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Would you like to pay a deposit or keep your money?

Moving to a new rental property is expensive when you add up the advance rent, deposit, agency fees, removal costs etc, etc. Here's an option for drastically reducing those upfront costs. Would it work for you?

Pay a deposit or keep the money? I know, you're probably thinking that's a trick question, but actually it's not.
 

Moving home can be expensive, very expensive. As a tenant you have a chunk of money tied up in the deposit on your current property which would be very useful but…. you won’t get that back until after you’ve moved out. Hmm, that's not helpful, so let’s forget about that little pile of cash.
In order to move you’ll need to find the first months rent for the new property and another 4-6 weeks deposit. For a £1,550pcm three bedroom property in Enfield you will be looking at an upfront rent and deposit payment of between £3,100 and £3,700. Now add on agency fees and general moving costs and you're easily looking at over £4,000, and that’s a lot of anyone’s money! 

 

Can it be made easier (cheaper)?

Yes it can. At Belvoir we’ve just introduced the nil deposit scheme where officially there is no deposit payable. Yes really, no deposit! If you’re a tenant that probably sounds great but if you’re a landlord you may be thinking

‘If there's no deposit, then who's paying for damages and arrears when the tenant leaves?’

But it’s OK, you’re covered, trust me.
 

So how does the Nil Deposit Scheme work?

Instead of paying a standard deposit, the tenant pays a non-refundable fee of one week’s rent (+VAT) to our partner company Let Alliance and they effectively guarantee the landlord that any damages and arrears (up to a 6 week deposit value) at the end of the tenancy will be paid for.
There is a little bit of small print with the policy, so landlords have to have a full inventory (why wouldn’t you?) and tenants have to have valid Tenants Liability insurance.

 

What are the pro’s of the scheme?

For the tenant, the upfront funds required can be significantly reduced from £3,700 to just under £2,000.

For the landlord, damages and arrears are still covered but additionally the Tenant Liability Insurance covers the tenant for accidental damages to the landlord’s property during the tenancy. The way this policy works is that if the tenant has an accident they can immediately get in touch with Let Alliance and tell them ‘I dropped the iron on the carpet and there’s a big burn mark’, and they’ll take care of it.  The big benefit of this is that accidental damages are addressed as the tenancy progresses rather than becoming contentious issues at the end of the tenancy and potentially having to be ruled on by an independent adjudicator (although there is still an adjudicator if required).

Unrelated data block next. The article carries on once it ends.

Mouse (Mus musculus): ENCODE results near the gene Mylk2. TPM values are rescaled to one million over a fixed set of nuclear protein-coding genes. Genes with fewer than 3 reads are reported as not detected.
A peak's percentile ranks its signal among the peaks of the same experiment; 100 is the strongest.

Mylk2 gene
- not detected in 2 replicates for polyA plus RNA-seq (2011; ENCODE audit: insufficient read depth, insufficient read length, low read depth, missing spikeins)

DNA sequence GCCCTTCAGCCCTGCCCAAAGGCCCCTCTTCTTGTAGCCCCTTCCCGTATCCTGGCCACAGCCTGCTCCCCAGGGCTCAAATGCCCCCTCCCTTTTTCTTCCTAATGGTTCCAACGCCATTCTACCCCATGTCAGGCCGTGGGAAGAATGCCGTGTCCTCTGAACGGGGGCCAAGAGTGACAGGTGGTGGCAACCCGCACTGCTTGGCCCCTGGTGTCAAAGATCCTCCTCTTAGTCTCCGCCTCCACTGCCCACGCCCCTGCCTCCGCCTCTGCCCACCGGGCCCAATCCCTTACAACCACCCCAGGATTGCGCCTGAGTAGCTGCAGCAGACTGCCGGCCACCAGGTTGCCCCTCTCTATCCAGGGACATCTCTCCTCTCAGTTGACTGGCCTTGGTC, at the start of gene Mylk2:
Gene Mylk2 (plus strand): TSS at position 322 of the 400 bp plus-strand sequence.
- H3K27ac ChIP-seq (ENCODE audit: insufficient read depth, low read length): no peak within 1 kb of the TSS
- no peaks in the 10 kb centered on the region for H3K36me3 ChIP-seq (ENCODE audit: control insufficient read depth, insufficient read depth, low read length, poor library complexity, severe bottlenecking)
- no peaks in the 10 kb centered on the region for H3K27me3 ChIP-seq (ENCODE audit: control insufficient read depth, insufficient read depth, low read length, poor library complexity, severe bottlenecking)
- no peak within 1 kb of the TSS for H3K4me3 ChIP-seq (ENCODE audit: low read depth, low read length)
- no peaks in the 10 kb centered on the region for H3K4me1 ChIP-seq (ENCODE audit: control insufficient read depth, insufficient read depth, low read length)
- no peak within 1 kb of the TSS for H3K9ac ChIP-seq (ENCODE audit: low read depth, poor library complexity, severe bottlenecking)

Another benefit to the landlord is that if there is no deposit then there’s no deposit paperwork, and if there’s no deposit paperwork then it can’t be served incorrectly (which can be a very costly mistake!)
 

And what are the cons?

For the tenant the con is obvious – you will not get your fee back even if your tenancy is absolutely faultless, and you have to renew your Nil Deposit annually at a cost of £25 (+VAT). Another con is that you might not otherwise take out Tenant Liability Insurance which costs around £5 - £6 per month. Also, just to be clear, if there are damages or other required deductions at the end of the tenancy, you still have to pay for them and will need to reimburse Let Alliance within 14 days. 

For the landlord you will have to have an inventory. Here's an article I wrote last year as to why I think everyone should have an inventory - Can Enfield Landlords Protect Their Properties with Inventories?
 

Is everyone eligible for the scheme?

The only people who are not eligible for this scheme are those who are wholely reliant on benefits to pay their rent (people who work part-time and receive a Council top-up are fine) and anyone who has been in the UK for less than 6 months.

 

Would I personally use the Nil Deposit scheme?

As a tenant, if money was an issue then yes I would. Or, if I was moving to somewhere for the longer term, then I might pay the fee and do something else with the rest of the money like buy furniture or maybe invest it. The fee for the £1,550pcm property is £429 incl VAT so for a 3 year tenancy that's the equivalent of less than £15 per month (including renewals) or for a 5 year tenancy its around £10.50 per month. 

However if I was making a short term move for 6 - 12 months then I would pay the deposit because there’s no get rich quick scheme I’m aware of that would earn me £429 in 6-12 months from a £1,717 stake.
 

As a landlord, yes, I’d be fine with it. I would always have an inventory anyway so there’s no additional cost, and it could well make life easier for my tenants, which would make life easier for me.

Some landlords may say no though. The main concern being that if the tenant can’t afford the deposit then do they have enough of a financial buffer to cope with any unplanned expenses that life throws at them before they’re unable to pay the rent? It's a valid concern, and while you could also take out Rent Guarantee Cover to protect you against arrears, nobody wants to go do down that route unless they have to.

 
For additional practical landlord and tenant advice please see the blogs section of our website


 
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